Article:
Street barricades. Alternate singing of the Internationale and the Marseillaise on the Champs-Élysees. Near-total paralysis of the economy. Near-anarchy everywhere. This was Paris during the already historic “days of May.”

For church history, a Paris Congress of Evangelical Theology attended by 140 theologically sophisticated persons from the French-speaking areas of Europe may be no less significant. The meeting, projected in February by a committee of stellar French theologians and pastors, was providentially scheduled for the days immediately following the end of the three-week general strike that reduced transportation and communication to zero.

Organizers made the aim clear: to affirm to Christians and the general public “the sovereign authority of the Bible as the Word of God. After the assaults of Modernism at the end of the last century and the early part of the present century, currents of still another New Theology are now disturbing the minds of many. The Congress will be a reminder that there is only one Gospel, and that to believe it and to preach it does not presuppose either ignorance or obscurantism.”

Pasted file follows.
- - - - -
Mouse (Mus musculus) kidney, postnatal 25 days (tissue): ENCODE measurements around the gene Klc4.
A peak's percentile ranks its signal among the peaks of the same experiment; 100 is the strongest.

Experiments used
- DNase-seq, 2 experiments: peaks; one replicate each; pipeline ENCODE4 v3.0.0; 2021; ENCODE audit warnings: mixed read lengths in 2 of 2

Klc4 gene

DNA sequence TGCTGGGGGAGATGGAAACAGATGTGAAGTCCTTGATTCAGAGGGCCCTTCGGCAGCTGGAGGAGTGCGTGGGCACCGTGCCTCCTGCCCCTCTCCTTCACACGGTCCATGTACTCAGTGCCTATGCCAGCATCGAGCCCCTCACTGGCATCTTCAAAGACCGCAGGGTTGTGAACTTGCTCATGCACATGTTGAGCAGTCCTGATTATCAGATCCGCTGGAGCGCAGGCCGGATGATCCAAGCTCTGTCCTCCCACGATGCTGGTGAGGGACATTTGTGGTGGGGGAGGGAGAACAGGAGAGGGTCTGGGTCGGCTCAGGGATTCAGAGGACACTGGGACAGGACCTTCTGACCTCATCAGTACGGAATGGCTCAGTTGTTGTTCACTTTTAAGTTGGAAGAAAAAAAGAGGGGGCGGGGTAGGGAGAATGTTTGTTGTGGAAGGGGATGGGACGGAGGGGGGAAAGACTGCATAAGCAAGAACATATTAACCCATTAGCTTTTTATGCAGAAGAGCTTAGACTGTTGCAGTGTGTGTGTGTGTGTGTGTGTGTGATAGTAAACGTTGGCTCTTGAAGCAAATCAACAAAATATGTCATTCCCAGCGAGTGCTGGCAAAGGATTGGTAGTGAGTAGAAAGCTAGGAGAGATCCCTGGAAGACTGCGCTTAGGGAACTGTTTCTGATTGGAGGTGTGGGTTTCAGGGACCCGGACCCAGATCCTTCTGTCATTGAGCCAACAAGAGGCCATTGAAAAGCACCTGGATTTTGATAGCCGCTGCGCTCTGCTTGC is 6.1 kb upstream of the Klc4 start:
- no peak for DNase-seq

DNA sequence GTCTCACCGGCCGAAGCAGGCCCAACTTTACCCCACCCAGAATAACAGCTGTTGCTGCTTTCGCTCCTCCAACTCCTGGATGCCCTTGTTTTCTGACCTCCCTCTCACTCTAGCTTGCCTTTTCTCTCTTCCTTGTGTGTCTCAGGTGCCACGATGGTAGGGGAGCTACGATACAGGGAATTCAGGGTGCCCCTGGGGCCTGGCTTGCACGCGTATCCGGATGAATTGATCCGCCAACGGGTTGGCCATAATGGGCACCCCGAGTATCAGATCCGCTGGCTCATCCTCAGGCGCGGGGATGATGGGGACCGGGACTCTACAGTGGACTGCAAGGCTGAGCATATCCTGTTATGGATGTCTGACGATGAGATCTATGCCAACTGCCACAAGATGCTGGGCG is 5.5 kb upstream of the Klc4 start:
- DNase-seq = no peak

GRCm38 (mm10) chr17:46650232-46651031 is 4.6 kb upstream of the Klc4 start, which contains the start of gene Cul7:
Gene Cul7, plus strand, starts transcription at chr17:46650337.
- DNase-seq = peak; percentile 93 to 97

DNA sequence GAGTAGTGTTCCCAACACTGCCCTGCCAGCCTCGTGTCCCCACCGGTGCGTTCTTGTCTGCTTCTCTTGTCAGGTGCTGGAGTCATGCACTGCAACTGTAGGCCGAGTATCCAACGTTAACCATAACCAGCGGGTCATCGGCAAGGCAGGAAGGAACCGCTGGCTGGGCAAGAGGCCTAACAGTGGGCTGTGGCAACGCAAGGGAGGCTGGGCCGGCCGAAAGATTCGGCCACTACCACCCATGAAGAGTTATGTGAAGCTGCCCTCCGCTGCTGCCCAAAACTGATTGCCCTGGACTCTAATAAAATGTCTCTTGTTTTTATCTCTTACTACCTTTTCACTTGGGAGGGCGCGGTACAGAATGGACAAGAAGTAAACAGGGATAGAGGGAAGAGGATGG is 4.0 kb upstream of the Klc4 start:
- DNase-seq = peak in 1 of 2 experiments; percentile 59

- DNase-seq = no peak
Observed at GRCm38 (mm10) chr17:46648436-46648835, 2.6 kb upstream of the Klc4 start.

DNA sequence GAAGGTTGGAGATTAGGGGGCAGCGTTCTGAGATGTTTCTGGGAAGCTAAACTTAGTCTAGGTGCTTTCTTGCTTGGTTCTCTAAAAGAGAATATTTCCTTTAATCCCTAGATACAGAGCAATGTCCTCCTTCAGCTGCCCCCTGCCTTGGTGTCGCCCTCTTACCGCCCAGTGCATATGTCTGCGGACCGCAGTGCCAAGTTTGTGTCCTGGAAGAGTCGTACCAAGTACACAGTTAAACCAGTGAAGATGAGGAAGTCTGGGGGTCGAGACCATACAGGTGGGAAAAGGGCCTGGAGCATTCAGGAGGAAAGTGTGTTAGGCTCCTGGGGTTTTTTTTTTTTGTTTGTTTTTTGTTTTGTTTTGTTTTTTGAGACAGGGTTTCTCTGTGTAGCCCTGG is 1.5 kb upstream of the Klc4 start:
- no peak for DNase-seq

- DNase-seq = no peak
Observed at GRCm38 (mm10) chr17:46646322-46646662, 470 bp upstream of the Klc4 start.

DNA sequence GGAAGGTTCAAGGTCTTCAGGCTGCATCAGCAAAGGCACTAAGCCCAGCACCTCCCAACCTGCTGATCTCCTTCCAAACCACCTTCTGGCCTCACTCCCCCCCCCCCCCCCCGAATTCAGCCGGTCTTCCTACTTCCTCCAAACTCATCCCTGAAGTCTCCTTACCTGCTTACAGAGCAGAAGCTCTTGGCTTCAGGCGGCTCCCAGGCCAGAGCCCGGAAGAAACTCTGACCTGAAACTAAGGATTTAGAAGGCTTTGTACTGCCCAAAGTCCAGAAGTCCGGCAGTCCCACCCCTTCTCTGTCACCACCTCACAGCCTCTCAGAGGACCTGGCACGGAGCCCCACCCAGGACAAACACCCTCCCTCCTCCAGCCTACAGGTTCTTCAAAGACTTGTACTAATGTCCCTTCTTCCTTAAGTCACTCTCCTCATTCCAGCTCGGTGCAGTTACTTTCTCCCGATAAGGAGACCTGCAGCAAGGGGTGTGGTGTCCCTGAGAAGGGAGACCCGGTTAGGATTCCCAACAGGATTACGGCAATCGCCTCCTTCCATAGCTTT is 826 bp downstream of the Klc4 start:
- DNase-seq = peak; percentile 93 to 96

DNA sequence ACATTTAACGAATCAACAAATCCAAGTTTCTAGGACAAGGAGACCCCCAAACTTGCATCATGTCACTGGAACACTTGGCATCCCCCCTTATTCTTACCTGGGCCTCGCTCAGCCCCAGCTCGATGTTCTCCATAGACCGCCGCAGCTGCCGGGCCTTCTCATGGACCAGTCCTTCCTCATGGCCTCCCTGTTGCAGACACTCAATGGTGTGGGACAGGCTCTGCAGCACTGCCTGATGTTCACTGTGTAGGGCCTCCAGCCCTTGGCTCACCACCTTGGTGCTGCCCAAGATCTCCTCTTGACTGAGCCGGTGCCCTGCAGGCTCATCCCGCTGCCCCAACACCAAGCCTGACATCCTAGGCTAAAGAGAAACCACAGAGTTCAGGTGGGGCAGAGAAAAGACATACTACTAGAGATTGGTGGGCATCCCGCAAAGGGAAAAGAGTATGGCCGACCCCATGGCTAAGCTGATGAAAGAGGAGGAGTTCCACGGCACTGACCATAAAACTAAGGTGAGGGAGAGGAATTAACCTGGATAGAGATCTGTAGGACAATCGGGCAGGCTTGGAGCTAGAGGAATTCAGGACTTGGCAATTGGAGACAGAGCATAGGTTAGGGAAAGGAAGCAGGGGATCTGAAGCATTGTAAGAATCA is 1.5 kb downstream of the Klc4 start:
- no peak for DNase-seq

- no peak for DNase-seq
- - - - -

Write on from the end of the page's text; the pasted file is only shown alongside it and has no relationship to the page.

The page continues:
The three intensive days focused on the necessity of an unadulterated biblical theology and the relevance to the problems of our day that results only when such a message is proclaimed. The Paris congress came like a fresh breeze in a Europe where for a century theology has been characterized by rationalistic dogmatism and the changing fashions of the German professorial caste. It was as if the spirit of the Monods, d’Aubigné, and Gaussen—those firebrands of early nineteenth-century orthodoxy—was once again animating the life of the Church.

In the opening address, General Secretary Pierre Marcel of the French Bible ...

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